May 10, 2006

Fluid Loss in Triathlon Doesn’t Harm Elite Athletes

NEW YORK (Reuters Health) - Athletes competing in an Ironman triathlon can experience some dehydration without developing a dangerous increase in the body's core temperature or impairing performance, a new study shows.

The report is the first in which Ironman athletes' temperatures have been evaluated throughout a race, rather than after they have completed competition.

Currently, the American College of Sports Medicine (ACSM) and other groups recommend that athletes replace all fluid lost during exercise to maintain performance and prevent dehydration and overheating, Dr. P.B. Laursen of Edith Cowan University in Joondalup, Western Australia and colleagues note in the British Journal of Sports Medicine. But recent studies have suggested that some dehydration may not interfere with performance.

To investigate, Laursen and colleagues monitored core temperature and hydration in 10 male triathletes competing in an Ironman event in Western Australia. The average age was 34 and all of the athletes had completed at least one previous Ironman competition in less than 10 hours and 30 minutes. Each swallowed a device known as a core temperature pill that allowed their temperature to be monitored remotely throughout the race.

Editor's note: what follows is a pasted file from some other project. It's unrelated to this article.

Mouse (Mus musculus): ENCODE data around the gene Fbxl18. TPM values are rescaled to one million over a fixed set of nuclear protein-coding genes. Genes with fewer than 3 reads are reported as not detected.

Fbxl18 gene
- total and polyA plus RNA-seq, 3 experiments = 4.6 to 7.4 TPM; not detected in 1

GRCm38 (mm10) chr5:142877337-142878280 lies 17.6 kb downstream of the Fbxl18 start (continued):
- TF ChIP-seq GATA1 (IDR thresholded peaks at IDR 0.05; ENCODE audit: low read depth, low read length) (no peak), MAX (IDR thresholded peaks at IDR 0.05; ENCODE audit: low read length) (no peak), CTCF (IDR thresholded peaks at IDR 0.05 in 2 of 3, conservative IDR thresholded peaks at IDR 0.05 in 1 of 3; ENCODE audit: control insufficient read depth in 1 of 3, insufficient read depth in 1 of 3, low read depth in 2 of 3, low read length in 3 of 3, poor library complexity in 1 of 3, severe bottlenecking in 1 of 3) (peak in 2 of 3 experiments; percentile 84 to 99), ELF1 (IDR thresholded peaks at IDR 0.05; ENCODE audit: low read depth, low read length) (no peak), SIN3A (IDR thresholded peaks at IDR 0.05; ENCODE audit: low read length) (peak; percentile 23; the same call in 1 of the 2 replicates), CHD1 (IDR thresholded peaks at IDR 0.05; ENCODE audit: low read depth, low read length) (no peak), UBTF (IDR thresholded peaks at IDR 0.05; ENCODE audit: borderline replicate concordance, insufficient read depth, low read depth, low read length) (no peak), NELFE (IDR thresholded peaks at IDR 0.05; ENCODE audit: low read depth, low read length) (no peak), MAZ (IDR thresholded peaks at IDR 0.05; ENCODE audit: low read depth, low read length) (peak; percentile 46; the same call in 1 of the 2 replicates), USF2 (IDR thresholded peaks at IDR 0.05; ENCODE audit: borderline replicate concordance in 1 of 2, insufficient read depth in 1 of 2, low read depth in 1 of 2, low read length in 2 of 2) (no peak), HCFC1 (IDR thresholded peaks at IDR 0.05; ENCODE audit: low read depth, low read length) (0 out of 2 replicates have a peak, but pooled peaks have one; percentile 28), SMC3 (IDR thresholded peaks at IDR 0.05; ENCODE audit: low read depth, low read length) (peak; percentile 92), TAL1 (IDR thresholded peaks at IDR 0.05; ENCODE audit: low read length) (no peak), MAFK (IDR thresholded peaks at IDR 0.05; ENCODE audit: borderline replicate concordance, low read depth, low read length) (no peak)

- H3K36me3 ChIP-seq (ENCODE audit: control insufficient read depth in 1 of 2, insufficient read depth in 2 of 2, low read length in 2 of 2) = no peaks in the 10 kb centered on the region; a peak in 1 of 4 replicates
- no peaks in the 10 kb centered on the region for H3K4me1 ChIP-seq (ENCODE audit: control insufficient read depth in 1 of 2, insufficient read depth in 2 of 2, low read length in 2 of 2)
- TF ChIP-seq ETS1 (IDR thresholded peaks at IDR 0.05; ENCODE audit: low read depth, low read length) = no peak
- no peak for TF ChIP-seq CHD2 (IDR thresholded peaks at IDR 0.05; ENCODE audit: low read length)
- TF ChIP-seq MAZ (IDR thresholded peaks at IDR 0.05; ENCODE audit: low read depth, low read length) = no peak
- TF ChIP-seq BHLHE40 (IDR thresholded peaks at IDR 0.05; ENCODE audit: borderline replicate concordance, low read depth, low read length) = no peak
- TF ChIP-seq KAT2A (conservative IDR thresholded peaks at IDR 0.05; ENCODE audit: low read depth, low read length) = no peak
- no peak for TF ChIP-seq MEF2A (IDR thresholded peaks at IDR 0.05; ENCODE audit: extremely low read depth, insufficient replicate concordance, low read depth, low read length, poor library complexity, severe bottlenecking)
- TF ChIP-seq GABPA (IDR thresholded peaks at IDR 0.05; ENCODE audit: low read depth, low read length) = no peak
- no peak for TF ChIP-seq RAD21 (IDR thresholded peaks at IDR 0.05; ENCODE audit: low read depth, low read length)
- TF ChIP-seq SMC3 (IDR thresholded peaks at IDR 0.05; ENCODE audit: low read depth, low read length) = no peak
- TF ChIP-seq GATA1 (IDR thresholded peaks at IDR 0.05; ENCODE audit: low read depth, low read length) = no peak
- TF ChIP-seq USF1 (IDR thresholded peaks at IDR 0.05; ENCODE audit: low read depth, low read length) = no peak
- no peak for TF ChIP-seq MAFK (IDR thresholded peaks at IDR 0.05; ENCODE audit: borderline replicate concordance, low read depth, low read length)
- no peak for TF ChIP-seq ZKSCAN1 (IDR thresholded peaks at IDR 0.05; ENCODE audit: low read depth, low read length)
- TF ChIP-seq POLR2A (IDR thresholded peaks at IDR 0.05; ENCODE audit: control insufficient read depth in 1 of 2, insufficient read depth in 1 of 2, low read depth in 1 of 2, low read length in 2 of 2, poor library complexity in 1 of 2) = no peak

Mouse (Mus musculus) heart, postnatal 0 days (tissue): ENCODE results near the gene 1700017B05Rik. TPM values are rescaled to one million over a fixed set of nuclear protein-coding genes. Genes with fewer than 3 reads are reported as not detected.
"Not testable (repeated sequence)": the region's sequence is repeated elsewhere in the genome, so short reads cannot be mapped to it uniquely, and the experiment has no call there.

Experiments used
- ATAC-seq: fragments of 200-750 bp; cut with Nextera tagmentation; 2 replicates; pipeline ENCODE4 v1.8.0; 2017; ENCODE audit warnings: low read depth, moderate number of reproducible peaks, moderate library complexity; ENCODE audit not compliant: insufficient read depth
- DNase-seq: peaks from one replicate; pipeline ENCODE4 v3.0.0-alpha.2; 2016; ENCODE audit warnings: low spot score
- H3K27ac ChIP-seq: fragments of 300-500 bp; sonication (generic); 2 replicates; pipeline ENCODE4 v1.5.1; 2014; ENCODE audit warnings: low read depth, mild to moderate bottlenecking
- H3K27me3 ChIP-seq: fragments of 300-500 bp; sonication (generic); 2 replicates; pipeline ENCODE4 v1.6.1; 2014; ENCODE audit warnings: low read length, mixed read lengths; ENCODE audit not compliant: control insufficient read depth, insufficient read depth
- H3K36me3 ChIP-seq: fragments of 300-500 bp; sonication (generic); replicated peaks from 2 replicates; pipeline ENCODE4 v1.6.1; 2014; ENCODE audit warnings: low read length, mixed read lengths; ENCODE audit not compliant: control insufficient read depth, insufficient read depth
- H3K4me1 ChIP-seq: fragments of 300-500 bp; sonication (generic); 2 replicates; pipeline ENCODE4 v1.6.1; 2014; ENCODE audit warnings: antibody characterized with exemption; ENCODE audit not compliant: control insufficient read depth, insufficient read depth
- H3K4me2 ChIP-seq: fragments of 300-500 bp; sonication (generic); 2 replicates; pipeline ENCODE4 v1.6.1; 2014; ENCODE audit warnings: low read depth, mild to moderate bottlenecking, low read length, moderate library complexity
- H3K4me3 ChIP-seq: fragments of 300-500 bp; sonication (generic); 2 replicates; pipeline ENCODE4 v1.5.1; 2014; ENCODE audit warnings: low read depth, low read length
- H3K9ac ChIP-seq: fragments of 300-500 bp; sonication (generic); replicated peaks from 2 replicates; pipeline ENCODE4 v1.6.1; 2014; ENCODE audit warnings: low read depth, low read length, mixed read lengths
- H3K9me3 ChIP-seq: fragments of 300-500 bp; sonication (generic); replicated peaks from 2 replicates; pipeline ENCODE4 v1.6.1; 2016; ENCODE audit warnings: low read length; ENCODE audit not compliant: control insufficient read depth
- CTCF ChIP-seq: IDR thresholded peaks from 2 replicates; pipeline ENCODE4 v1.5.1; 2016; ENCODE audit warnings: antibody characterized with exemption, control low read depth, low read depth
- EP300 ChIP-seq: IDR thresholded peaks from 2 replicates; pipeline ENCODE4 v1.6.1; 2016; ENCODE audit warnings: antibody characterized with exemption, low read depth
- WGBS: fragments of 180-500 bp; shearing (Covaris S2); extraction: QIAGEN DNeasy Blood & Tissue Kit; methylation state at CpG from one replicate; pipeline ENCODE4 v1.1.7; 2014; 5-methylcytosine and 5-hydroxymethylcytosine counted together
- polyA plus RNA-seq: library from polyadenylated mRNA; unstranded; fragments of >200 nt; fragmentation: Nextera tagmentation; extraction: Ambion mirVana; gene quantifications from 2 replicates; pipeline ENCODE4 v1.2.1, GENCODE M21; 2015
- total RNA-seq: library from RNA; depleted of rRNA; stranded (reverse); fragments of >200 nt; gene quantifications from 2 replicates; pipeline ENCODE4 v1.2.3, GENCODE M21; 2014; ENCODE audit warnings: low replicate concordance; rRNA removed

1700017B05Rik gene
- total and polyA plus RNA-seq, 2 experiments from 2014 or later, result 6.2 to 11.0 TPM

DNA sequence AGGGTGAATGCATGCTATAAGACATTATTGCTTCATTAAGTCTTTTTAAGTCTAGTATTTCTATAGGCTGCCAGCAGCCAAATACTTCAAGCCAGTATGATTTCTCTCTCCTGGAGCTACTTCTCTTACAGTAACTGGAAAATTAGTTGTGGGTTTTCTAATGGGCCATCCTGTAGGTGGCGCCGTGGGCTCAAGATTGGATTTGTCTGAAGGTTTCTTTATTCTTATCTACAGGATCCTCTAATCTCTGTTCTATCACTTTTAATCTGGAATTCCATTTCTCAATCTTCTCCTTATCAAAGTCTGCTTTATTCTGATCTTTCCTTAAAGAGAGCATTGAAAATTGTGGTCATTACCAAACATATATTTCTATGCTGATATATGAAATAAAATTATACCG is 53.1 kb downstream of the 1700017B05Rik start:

The race included a 3.8 km (2.4 mile) swim, a 180 km (112 mile) bicycle race and a 42.2 km (26.2 mile) marathon run. During the race, the air temperature averaged 23.3 degrees C (about 74 degrees Fahrenheit), while humidity was about 60 percent.

On average, the researchers found, the athletes lost about 3% of their body weight or 2.3 kg (5.7 pounds), but their average body temperature increased just 1 degree Centigrade above normal.

The findings show, Laursen and colleagues say, that recommendations urging athletes to drink as much as possible during exercise may not necessarily apply to experienced athletes competing in an Ironman triathlon.

"Consequently, and in light of the evidence emerging in this field, it would seem prudent that the ACSM and others review and adjust their current fluid replacement guidelines so as to be aligned with more contemporary wisdom in this area," the researchers conclude.

SOURCE: British Journal of Sports Medicine, April 2006.